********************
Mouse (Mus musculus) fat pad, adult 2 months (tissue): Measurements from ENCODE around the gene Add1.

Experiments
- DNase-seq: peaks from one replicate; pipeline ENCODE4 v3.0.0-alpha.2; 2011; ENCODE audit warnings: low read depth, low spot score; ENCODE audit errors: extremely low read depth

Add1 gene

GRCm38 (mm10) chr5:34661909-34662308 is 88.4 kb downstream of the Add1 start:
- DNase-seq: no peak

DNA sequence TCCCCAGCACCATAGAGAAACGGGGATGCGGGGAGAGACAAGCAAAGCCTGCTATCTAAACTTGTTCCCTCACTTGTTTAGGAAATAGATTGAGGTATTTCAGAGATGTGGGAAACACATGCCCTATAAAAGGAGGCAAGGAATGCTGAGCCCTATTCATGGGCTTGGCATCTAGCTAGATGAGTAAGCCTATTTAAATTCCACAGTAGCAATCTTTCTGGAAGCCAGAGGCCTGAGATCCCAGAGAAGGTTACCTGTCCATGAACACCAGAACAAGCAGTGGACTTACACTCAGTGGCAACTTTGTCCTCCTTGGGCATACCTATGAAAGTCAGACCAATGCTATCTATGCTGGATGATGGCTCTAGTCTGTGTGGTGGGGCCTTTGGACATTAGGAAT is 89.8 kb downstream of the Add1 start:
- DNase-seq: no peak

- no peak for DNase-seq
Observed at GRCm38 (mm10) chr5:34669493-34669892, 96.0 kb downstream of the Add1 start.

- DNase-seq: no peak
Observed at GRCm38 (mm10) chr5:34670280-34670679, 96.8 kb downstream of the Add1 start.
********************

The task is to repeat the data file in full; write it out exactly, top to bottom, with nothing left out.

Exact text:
Mouse (Mus musculus) fat pad, adult 2 months (tissue): Measurements from ENCODE around the gene Add1.

Experiments
- DNase-seq: peaks from one replicate; pipeline ENCODE4 v3.0.0-alpha.2; 2011; ENCODE audit warnings: low read depth, low spot score; ENCODE audit errors: extremely low read depth

Add1 gene

GRCm38 (mm10) chr5:34661909-34662308 is 88.4 kb downstream of the Add1 start:
- DNase-seq: no peak

DNA sequence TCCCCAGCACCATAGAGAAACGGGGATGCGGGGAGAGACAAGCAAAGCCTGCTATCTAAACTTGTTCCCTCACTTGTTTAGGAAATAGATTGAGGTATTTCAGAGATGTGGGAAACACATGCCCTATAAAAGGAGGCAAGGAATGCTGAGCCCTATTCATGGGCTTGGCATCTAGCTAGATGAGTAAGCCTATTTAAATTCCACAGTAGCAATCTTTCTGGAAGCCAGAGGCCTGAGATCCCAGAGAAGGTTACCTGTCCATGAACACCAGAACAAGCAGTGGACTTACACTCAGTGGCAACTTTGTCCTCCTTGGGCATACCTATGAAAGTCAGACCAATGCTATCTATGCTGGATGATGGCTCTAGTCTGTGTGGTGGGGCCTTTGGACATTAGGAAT is 89.8 kb downstream of the Add1 start:
- DNase-seq: no peak

- no peak for DNase-seq
Observed at GRCm38 (mm10) chr5:34669493-34669892, 96.0 kb downstream of the Add1 start.

- DNase-seq: no peak
Observed at GRCm38 (mm10) chr5:34670280-34670679, 96.8 kb downstream of the Add1 start.